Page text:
I have recently become aware of how repulsed by or completely comfortable some are with dwelling in the darkness of their spirit. Poets write of bathing happily in it, however, seemingly missing the opportunity there. Mystics, sages, religious and spiritual writers, describe it as the residence of the true self.
Thomas Merton writes
“At the center of our being is a point of nothingness which is untouched by sin and by illusion, a point of pure truth, a point or spark which belongs entirely to God, which is never at our disposal, from which God disposes our lives, which is inaccessible to the fantasies of our own mind or the brutalities of our own will. This little point of nothingness and of absolute poverty is the pure glory of God in us… It is like a pure diamond, blazing with the invisible light of heaven. It is in everybody, and if we could see it we would see these billions of points of light coming together in the face and blaze of a sun that would make all the darkness and cruelty of life vanish completely…I have no program for this seeing. It is only given. But the gate of heaven is everywhere.”
From my perspective, when I practice mindfulness meditation, I am confronted with my natural true self. Self-interested, dishonest, frightened, vengeful and angry. My guess is that facing the reality of our natural, human tendencies, it is appalling and extremely uncomfortable. Consequently, any who make any attempt to be still with themselves in juxtaposition with the light infused darkness, Thomas Merton describes so beautifully, are prone to become easily distracted and decide that what Kanye and Kim are up to is of paramount importance and this dedication to discovering more about the interior life can wait.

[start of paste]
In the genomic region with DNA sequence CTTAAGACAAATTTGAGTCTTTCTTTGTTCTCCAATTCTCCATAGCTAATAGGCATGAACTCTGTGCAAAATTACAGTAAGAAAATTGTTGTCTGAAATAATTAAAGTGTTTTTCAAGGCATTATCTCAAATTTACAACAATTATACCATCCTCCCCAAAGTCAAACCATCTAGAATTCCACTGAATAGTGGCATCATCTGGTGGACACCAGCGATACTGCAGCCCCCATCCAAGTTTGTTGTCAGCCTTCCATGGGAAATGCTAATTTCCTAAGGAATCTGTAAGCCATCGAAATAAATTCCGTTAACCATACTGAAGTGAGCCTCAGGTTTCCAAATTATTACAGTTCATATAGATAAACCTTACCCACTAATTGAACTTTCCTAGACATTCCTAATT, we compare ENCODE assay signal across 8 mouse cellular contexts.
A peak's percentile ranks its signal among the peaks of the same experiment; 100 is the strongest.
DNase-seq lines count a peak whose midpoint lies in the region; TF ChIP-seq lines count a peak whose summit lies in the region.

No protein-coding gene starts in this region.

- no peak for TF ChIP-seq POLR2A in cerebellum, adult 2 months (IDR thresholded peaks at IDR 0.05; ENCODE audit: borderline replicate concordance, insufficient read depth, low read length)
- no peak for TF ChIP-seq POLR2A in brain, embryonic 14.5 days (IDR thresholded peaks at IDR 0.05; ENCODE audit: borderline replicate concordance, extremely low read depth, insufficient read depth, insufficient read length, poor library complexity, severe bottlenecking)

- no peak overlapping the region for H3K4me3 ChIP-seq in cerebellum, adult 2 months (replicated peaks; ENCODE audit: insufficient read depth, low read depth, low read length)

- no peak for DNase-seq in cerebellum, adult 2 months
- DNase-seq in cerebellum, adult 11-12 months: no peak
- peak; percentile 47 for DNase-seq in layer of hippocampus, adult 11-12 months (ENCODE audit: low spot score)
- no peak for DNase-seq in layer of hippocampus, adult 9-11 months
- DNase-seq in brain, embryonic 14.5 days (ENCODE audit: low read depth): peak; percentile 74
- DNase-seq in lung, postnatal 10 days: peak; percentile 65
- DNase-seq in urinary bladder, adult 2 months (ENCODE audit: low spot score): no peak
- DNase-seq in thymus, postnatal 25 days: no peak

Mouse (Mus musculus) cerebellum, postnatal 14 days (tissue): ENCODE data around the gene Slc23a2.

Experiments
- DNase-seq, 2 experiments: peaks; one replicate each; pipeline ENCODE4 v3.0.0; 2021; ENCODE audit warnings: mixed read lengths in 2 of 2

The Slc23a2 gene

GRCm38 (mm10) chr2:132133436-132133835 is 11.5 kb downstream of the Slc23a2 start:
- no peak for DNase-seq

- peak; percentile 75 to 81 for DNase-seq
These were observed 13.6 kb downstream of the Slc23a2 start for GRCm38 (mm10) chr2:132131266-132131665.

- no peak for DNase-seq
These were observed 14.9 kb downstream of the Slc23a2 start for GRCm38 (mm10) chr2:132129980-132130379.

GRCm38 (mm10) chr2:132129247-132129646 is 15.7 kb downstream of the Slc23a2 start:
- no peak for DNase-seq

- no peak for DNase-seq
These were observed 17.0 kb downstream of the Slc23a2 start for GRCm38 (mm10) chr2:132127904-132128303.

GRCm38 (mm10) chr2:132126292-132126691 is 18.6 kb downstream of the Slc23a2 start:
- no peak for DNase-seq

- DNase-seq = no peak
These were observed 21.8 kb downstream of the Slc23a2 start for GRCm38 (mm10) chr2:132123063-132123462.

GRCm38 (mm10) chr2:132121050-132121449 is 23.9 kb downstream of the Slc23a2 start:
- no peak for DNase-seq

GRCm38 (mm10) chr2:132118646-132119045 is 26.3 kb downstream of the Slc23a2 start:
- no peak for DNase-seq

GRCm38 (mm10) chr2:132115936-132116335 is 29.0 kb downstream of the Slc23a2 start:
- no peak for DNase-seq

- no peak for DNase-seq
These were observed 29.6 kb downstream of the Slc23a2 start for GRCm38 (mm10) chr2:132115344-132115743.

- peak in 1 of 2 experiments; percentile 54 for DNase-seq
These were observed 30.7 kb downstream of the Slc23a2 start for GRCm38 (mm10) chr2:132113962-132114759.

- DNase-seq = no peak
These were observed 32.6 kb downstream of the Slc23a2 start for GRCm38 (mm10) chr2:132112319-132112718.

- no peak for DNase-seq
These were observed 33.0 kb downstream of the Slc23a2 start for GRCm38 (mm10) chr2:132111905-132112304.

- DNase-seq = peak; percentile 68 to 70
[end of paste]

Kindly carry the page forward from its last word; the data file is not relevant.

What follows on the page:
The Present State of Things Blog puts it another way
I was inspired this morning, as well by a blogger, whom some of you I’m sure are following and if not you should consider it, posted a lovely image and quote.
That got me thinking, how have I benefited from coming to grips with how I really am. By observing and being honest about what I find and instead of fleeing as quickly as possible from it, denying it or fighting it. All of which cede the power of those flaws in my character. I become friendly with them in a way. Embrace them, they are after all part of me. It is self- love, after all, which enables us to love, forgive and accept the darkness in our fellow travelers.
and finally some music